1.Applejack:

A Jack is someone who does heavy jobs. Applejack from My Little Pony certainly joyously involves in work that demands great physical effort. Similarly, we have the term lumberjack – a person who transports timber, logged trees. Moreover, applejack is also an alcoholic drink made from apples. The character in the series makes and sells cider, too.

ALL the pony names in the series have meanings. However, I thought hers didn’t have a meaning that could be so easily elicited. Besides, from the more than 200 ponies, she is the most famous. List of ponies – Wikia

2. Buzz Lightyear and Woody:

The words buzz has a lot of meanings. For this character I think that as a verb to fly low and as a noun (informal) excited interest or attention are the meanings that best apply since he achieves flying and his arrival caused commotion among Andy’s toys. Woody the cowboy was a less modern, more old-fashiones style toy compared to the astronaut. He isn’t made of wood as far as I am concerned. I looked the name up and it appeared as a form of the male given name, Woodrow, at Dictionary.com.

3. Flounder:

This verb means to struggle clumsily or helplessly. Ariel, the little mermaid from Walt Disney, was accompanied by her insecure friend, Flounder. Unlike, the closeness to the verb,  he certainly differs from the fish with the same name which is a fish that has a flat body and swims on its side with both eyes on the upper side.

4. Flotsam and Jestsam:

moray-274940_1280

Moray eel by duncan 88x31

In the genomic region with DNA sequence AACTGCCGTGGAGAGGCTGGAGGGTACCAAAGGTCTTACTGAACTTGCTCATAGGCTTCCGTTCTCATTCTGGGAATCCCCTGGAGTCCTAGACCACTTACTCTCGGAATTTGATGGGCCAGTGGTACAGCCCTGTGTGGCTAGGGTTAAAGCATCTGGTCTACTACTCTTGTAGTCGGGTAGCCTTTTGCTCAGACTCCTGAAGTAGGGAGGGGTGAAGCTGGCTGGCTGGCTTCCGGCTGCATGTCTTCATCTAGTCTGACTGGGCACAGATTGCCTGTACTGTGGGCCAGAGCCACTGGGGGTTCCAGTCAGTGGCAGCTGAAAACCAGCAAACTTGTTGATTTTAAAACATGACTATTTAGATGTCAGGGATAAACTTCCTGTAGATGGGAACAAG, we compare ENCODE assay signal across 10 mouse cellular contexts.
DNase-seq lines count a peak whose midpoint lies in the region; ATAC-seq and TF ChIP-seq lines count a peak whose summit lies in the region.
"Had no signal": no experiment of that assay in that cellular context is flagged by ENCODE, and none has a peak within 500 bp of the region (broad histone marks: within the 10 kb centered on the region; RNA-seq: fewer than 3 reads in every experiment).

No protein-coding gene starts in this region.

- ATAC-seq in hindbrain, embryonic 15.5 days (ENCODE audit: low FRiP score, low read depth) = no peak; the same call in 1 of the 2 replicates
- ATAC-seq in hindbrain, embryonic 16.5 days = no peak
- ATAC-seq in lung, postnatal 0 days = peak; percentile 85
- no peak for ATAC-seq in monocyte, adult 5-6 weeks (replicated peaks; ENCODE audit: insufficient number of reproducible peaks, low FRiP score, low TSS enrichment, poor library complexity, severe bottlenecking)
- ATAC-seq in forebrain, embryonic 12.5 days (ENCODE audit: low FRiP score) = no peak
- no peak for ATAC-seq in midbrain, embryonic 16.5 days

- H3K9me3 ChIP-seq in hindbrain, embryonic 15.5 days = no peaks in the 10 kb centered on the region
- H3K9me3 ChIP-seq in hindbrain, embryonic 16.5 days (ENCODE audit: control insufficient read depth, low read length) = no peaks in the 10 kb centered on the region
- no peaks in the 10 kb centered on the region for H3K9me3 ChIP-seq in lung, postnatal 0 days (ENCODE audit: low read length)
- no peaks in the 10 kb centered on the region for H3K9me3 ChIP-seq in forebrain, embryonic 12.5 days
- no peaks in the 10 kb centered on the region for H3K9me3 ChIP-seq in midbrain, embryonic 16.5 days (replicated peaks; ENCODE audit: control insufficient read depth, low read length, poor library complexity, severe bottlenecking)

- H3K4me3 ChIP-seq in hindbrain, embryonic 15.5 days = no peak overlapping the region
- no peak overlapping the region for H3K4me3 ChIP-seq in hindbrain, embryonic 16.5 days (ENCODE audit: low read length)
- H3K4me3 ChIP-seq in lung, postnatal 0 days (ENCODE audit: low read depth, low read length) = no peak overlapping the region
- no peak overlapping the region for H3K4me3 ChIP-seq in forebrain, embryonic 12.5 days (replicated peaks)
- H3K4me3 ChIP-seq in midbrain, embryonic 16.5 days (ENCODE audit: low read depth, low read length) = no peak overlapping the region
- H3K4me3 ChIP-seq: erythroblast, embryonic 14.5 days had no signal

Disney’s Little Mermaid movie contains many characters with names to exploit. It also has several follow-ups with names that are worth taking in. Ursula, the half octopus sea witch, had two moray eel pets. Both character names are related to the shipwreck. Flotsam is the part of the wreckage of a ship and its cargo found floating on the water and jetsam refers to the floating objects that are thrown into the water from a ship to lighten it or regain stability. flotsam-426785_640 (1)   Flotsam by tawil88x31

5. Popeye:

Popeye always has one eye closed.  In colloquial language to be popeyed has two meanings- to have your eyes open in suprise or literally that an eye or both are protruding.

6. Scooby Doo and Shaggy:

"Scooby-gang-1969" by DVD frame capture taken by FuriousFreddy from Scooby-Doo's Original Mysteries DVD (Region 1). DVD copyright © 2000 Warner Home Video.. Licensed under Fair use of copyrighted material in the context of Scooby-Doo via Wikipedia

“Scooby-gang-1969” by DVD frame capture taken by FuriousFreddy from Scooby-Doo’s Original Mysteries DVD (Region 1). DVD copyright © 2000 Warner Home Video.. Licensed under Fair use of copyrighted material in the context of Scooby-Doo via Wikipedia